Honor your commitment to return as promised. By keeping your word, you build trust and foster your child’s confidence in their ability to be without you.
Provide specific details about your return that your child can understand. If you know you’ll be back by 3:00 pm, communicate this information in a way that resonates with them.
Avoid giving in to excessive reassurance-seeking behaviors. Instead, reassure your child that they will be fine, and establish consistent boundaries to support their adjustment to separation.
Whenever feasible, maintain familiar surroundings or make new environments familiar by encouraging your child to bring a familiar object from home when they are away.
Advanced and medically practiced ways to treat separation anxiety in children include therapy.
The most common form of therapy used to treat separation anxiety disorder is called cognitive behavioral therapy (CBT). CBT involves helping children and parents to learn ways to change unhelpful thoughts and behaviors.
It is also encouraged for parents to consider couples therapy for themselves in order to develop effective coping ways both as parents and partners.
Additional questions to consider
Separation anxiety is a sensitive issue to deal with in children. To help parents navigate this challenge, we have compiled some more relevant questions along with their answers. Read on.
How does the pediatrician diagnose separation anxiety disorder in children?
Pediatricians diagnose separation anxiety disorder in children by conducting thorough assessments, including interviews with the child and caregivers, observing behavior, and considering the duration and impact of symptoms on daily functioning.
Which children are at risk for separation anxiety disorder?
Children who have experienced significant life changes, trauma, disruptions in attachment, have an anxious temperament or have a family history of anxiety disorders are at higher risk for developing separation anxiety disorder.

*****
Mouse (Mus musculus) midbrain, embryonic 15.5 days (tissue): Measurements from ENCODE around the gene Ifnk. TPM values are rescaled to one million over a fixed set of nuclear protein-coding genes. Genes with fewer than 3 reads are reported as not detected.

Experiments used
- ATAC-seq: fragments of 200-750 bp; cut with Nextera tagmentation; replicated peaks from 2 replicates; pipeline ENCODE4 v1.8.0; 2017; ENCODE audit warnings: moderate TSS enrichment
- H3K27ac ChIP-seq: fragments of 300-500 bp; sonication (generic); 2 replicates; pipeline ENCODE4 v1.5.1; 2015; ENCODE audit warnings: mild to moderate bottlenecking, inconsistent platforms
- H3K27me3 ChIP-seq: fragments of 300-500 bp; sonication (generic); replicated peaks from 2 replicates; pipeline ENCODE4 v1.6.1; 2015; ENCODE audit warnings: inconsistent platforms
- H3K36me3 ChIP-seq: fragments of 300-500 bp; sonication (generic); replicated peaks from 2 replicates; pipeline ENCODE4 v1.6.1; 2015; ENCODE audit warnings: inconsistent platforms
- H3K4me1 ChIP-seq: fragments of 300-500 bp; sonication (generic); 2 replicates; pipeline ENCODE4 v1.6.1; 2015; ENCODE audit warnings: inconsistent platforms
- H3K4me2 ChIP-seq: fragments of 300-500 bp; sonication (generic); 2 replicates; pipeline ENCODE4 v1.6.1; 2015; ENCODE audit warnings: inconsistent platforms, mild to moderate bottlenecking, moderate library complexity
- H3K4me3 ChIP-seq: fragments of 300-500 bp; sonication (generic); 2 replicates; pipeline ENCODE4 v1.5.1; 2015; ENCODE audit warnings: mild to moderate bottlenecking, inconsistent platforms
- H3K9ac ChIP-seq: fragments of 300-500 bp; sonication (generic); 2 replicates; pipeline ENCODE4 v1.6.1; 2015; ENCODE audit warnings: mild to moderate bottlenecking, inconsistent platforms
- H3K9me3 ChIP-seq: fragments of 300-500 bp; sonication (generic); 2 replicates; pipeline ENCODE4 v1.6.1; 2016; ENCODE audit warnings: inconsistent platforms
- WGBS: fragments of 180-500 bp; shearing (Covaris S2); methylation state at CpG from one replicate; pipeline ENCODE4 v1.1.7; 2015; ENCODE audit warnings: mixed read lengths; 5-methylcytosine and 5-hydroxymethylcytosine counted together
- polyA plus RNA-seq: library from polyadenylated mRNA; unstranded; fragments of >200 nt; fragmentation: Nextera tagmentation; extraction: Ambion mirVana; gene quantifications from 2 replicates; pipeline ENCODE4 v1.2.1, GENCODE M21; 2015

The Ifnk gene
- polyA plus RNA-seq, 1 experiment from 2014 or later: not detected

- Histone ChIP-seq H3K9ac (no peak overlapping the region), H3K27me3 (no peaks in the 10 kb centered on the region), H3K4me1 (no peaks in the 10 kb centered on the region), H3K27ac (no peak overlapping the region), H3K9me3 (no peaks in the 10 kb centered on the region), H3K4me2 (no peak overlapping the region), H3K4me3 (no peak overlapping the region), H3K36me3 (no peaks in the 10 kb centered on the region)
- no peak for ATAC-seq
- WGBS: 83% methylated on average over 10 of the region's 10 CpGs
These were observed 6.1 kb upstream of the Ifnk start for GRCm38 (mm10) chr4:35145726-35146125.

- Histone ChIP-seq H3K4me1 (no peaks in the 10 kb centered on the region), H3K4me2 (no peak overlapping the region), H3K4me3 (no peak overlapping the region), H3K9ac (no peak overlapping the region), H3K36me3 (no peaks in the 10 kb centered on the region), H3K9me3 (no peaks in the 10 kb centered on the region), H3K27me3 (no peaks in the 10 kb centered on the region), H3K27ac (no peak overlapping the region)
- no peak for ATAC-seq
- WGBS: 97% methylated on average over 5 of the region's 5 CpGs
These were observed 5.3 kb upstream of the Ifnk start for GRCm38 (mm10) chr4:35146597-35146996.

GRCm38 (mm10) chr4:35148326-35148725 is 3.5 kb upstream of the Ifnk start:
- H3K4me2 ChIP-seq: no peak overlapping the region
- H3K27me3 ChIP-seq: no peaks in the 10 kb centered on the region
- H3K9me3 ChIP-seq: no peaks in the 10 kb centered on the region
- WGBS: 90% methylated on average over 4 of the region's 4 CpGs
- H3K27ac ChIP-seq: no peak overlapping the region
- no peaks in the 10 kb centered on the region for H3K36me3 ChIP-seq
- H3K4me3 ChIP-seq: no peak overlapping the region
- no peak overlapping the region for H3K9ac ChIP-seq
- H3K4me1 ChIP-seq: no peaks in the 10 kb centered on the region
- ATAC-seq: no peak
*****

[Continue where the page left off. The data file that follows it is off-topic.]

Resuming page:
When does separation anxiety in children become a disorder?
Separation anxiety in children becomes a disorder when the symptoms are excessive, persistent, and significantly interfere with the child’s daily functioning, causing distress and impairing their ability to engage in normal activities.
A practicing nurse Sarah talks about three possible stages of separation anxiety in children. Watch here:
Preparing your children for a more secure future
Separation anxiety is not uncommon in children and it’s important to know what it means so you can better recognize the glaring symptoms in your child and react accordingly well within time.
Offering reassurance, and practice of small periods of separation, are good ways to help your child become more comfortable with leaving your side.
When your child doesn’t outgrow their anxieties and especially when the anxieties intensify, it’s a good idea to take your child to their pediatrician and a psychologist for evaluation.
If they are diagnosed with separation anxiety disorder, there are many treatment options that are effective. Overall, your aim should be to make your child learn how to best cope with their fears and develop a more healthy reaction to anything that drags them out of their comfort zone.
Rachael Pace is a noted relationship writer associated with Marriage.com. She provides inspiration, support, and empowerment in the form of motivational articles and essays. Rachael enjoys studying the evolution of loving partnerships Read more and is passionate about writing on them. She believes that everyone should make room for love in their lives and encourages couples to work on overcoming their challenges together.